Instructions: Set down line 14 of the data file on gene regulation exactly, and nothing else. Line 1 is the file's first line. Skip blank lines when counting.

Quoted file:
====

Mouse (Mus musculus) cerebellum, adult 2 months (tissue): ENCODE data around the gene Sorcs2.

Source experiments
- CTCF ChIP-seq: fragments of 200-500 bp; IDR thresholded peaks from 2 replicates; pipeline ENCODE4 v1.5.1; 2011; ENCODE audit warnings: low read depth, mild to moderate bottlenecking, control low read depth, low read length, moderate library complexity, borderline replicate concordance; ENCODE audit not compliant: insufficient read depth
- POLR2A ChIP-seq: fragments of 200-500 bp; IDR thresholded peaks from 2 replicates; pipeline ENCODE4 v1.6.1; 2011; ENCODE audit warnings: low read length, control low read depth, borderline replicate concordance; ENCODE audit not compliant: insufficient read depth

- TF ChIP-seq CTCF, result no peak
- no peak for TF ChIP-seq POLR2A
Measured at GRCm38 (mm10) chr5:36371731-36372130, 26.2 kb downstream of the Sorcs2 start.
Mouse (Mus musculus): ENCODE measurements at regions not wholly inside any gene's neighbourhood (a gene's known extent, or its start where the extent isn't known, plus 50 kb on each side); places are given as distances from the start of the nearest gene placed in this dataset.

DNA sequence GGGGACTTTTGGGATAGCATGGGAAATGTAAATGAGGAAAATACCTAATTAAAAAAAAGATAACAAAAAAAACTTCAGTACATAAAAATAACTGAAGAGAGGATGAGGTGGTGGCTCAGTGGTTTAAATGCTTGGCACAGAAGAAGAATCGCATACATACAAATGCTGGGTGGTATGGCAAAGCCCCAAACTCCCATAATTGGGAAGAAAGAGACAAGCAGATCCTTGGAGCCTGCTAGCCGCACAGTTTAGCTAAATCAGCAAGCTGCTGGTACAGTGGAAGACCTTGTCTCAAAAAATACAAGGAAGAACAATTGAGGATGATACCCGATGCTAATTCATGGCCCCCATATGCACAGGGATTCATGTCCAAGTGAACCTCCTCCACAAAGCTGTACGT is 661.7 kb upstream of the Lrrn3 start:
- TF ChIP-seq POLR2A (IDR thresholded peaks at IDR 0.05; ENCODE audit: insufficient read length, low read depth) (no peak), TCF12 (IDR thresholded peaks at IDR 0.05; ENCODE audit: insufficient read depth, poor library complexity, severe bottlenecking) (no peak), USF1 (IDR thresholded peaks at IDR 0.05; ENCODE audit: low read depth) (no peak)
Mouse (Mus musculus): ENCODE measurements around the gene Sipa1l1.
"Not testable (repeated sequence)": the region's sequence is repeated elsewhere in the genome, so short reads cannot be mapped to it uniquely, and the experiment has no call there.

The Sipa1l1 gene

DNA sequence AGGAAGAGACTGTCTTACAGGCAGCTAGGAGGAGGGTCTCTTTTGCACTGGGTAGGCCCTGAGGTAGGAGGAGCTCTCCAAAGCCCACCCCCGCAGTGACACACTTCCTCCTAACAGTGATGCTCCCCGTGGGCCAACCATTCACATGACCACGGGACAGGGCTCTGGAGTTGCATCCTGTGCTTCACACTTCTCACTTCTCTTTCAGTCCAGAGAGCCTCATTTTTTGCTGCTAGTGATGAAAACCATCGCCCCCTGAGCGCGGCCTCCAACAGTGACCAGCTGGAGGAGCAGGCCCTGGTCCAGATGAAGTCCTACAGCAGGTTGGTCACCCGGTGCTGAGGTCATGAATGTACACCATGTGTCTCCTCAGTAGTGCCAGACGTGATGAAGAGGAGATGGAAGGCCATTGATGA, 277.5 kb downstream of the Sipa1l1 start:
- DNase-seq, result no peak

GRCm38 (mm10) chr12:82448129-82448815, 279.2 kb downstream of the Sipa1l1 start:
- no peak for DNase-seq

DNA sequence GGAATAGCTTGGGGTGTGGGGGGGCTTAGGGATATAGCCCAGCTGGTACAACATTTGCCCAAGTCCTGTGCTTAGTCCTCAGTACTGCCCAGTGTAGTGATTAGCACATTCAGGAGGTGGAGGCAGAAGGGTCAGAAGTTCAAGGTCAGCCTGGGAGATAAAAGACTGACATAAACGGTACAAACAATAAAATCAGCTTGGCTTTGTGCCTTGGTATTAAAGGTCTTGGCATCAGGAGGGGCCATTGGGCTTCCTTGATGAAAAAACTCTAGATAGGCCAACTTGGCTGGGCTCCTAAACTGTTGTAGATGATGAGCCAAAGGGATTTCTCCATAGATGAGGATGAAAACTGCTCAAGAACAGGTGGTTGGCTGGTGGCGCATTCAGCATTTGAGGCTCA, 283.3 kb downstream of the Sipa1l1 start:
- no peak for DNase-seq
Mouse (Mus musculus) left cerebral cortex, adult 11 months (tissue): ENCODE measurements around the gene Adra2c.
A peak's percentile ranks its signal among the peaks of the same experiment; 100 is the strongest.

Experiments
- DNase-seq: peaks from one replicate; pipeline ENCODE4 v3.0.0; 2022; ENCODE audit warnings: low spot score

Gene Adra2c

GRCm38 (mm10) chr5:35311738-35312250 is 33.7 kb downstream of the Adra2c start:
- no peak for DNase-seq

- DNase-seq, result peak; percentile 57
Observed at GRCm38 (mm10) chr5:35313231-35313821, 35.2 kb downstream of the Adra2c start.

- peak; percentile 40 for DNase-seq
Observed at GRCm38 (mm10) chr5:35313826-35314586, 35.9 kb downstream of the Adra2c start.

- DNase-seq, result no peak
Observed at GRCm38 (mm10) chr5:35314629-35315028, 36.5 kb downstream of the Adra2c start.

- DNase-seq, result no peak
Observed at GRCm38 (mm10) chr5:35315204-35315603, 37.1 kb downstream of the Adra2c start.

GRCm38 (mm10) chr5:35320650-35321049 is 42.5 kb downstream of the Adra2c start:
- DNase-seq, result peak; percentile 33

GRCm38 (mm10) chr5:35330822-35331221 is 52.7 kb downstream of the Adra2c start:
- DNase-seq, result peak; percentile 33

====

DNA sequence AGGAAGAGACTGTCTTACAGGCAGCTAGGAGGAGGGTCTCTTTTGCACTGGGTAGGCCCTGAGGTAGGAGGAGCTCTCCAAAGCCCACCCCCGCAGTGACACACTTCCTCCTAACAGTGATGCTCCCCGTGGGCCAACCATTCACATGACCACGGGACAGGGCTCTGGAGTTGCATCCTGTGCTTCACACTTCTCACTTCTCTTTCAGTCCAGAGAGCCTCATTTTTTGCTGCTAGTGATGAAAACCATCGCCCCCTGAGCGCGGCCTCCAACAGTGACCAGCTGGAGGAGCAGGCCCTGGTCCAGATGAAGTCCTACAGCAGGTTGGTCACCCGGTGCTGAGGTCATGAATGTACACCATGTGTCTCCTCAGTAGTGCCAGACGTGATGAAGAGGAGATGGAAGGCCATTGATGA, 277.5 kb downstream of the Sipa1l1 start: